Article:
The extractions were performed at least 10 days after partial pancreatectomy. Following general anesthesia by inhalation of sulfuric ether, the upper right incisors were extracted using a specially adapted instrument, by the method of Okamoto and Russo (1973). After surgery the animals were given water ad libitum and only soft food in order to maintain the alveolus free of food particles. As prevention against infection, the animals received three daily intramuscular injections of 100 units of penicillin (Despacillin R 400, Squibb).

Based on previous histological findings (Grandini, 1978), it was determined that sacrifice time should be at the following periods after surgery for the control group: 3, 4, 5, 7 and 10 days; and for the other 2 groups: 5, 7, 10, 12 and 14 days. Repair tissue was removed from the alveolus at these times. The animals were sacrificed by decapitation and the right maxillary alveolar processes were immediately removed and carefully dissected. The distal bone wall of the alveolus was then removed for access to, and collection of healing repair tissue. At sacrifice, material was also collected from other animals kept at the same experimental conditions for histological preparation in order to verify microscopically which kind of tissue had been incubated.

Healing repair tissue fragments were incubated in buffered Krebs-Henseleit (1932) medium which was balanced by a gaseous phase containing 95% 02 and 5'11v C02, with final pH between 7.3 and 7.5. To each incubation bottle containing 2 ml medium 5 ml alanine labelled with C14 ( = 0.5 mc) was added. The incubation bottles containing the material collected were exposed one minute to 95% 02 and 5% CO2 and shaken for 2 hours at a constant temperature of 37°c. After incubation, the material was pooled in 15-ml centrifugation tubes. one drop of material and of saturated Na2SO4 was added and then the material was mixed well. The quantity of c14 protein was determined as reported by Migliorini and Manchester (1971).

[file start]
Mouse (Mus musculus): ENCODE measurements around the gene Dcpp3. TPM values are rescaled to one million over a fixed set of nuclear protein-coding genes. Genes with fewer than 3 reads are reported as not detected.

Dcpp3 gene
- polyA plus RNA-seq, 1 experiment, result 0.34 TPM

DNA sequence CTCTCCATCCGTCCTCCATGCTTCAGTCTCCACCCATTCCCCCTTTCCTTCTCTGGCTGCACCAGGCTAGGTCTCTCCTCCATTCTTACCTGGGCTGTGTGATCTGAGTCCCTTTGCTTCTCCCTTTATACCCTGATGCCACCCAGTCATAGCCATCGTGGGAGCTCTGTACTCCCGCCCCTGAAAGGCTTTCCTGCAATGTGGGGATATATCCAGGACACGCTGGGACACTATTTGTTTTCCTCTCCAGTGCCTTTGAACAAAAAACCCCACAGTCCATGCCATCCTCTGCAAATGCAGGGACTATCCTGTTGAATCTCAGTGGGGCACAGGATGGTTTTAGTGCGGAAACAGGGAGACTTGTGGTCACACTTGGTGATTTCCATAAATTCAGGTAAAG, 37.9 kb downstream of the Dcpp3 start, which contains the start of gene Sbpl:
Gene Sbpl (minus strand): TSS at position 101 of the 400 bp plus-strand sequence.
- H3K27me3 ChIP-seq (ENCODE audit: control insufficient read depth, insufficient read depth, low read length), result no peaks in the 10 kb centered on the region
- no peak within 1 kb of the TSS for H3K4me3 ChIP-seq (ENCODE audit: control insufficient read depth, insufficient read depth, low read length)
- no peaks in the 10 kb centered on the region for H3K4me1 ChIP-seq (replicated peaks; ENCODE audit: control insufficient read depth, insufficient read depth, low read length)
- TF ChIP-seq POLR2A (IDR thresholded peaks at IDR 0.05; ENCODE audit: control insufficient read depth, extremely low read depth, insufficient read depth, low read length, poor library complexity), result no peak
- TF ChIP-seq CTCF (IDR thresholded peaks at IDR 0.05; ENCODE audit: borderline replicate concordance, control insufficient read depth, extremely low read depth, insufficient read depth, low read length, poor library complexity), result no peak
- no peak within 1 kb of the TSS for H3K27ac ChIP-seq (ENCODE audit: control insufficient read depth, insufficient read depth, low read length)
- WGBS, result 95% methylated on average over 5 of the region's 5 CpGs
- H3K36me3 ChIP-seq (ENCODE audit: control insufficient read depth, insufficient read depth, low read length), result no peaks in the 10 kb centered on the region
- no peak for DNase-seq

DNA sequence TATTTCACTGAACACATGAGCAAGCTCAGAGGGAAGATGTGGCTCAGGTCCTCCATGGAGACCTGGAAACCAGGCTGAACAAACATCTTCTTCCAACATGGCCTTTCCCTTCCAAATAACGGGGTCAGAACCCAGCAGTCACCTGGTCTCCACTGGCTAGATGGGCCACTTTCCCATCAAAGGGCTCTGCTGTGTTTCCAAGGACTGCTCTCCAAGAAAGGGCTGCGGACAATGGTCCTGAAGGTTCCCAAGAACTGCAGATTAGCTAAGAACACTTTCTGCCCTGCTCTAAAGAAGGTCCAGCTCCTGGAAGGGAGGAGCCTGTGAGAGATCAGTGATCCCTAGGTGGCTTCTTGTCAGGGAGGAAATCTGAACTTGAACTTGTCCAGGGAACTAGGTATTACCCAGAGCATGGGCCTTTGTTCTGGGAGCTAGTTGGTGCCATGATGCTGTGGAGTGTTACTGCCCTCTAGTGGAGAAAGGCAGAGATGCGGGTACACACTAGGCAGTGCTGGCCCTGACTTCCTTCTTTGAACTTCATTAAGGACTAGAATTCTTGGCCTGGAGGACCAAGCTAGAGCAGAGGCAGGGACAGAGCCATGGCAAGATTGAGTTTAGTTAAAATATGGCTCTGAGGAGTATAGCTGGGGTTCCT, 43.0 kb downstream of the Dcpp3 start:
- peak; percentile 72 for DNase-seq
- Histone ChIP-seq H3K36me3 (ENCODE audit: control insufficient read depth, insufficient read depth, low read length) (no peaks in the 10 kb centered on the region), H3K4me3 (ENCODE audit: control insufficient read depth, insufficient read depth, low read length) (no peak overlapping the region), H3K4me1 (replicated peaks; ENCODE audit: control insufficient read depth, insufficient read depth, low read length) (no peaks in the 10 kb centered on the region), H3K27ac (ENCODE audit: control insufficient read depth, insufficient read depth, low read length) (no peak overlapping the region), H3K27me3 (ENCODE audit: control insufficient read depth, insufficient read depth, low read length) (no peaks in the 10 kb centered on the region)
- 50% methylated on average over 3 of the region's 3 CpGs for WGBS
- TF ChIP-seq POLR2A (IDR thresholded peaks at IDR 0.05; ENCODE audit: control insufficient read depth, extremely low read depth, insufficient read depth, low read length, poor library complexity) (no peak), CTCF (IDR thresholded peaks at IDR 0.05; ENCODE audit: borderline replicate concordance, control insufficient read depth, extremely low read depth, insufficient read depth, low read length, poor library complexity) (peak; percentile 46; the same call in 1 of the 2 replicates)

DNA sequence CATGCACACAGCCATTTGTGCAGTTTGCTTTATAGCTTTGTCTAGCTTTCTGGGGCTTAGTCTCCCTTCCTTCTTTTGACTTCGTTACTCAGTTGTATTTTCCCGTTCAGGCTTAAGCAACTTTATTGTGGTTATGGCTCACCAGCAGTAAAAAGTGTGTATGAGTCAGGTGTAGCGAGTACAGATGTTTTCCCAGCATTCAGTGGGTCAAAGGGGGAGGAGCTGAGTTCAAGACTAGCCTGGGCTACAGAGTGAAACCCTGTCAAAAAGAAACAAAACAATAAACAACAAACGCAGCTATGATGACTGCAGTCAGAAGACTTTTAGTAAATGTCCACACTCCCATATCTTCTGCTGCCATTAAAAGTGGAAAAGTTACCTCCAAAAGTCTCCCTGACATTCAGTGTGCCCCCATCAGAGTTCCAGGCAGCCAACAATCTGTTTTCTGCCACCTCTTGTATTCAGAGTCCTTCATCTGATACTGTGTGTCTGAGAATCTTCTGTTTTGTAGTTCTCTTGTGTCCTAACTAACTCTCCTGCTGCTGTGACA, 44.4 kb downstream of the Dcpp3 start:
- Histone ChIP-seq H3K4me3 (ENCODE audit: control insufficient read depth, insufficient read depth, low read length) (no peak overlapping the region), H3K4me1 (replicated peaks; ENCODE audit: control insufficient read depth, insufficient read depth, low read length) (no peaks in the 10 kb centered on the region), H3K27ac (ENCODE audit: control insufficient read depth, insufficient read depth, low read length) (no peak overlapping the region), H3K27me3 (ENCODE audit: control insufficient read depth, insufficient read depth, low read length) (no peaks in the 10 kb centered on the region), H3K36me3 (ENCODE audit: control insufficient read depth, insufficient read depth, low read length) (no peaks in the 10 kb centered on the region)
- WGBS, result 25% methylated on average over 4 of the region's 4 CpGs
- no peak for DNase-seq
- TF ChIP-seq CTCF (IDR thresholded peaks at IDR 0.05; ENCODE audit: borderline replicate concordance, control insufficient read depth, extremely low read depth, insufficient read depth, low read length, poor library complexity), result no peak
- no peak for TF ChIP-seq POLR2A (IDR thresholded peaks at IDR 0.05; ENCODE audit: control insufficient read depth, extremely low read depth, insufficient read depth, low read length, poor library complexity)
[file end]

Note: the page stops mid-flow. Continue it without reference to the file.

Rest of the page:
Results and Discussion

The results obtained for each group during the postoperative period are presented in Table 1 and Figure i. The activity of protein synthesis in the recently formed alveolar tissue following dental extraction was calculated as the average value obtained from all the incubation tubes, being the estimation done for each 25 mg of tissue for 5W,000 ppm.

The new tissue formed and incubated presented good activity of protein synthesis in the three groups of animals. This activity showed some changes related to chronology, similar to the findings reported by Grandini et al. (1970). In quantitative terms, however, alanine C14 incorporation into protein was higher in the diabetic animals than in the treated diabetic and control groups. Protein synthesis peaked on the fifth day in the control group and on the tenth day in the diabetic group. In contrast, in the treated diabetic group, protein synthesis peaked around the 5th, 7th and 10th postoperative days, with slightly higher levels on the 7th day.

A hypothesis that could be considered to explain the high level of protein synthesis in the diabetic animals is the lack of evolution from repair tissue to bone tissue. Guimarães (1967) reported a longer healing phase in diabetic animals, due to the fact that the fibroblastic phase started later and progressed more slowly than in the control animals. In the control group, starting on the 5th postoperative day, the alveolar apical third was almost completely filled with recently formed osseous trabeculae; the medial third presented mostly new connective tissue, and the cervical part showed only granulation tissue. This picture was not the same in the diabetic group in which the apical and part of the medial third remained filled with newly formed repair tissue that only reached some maturation and characteristics of young connective tissue by the 10th postoperative day.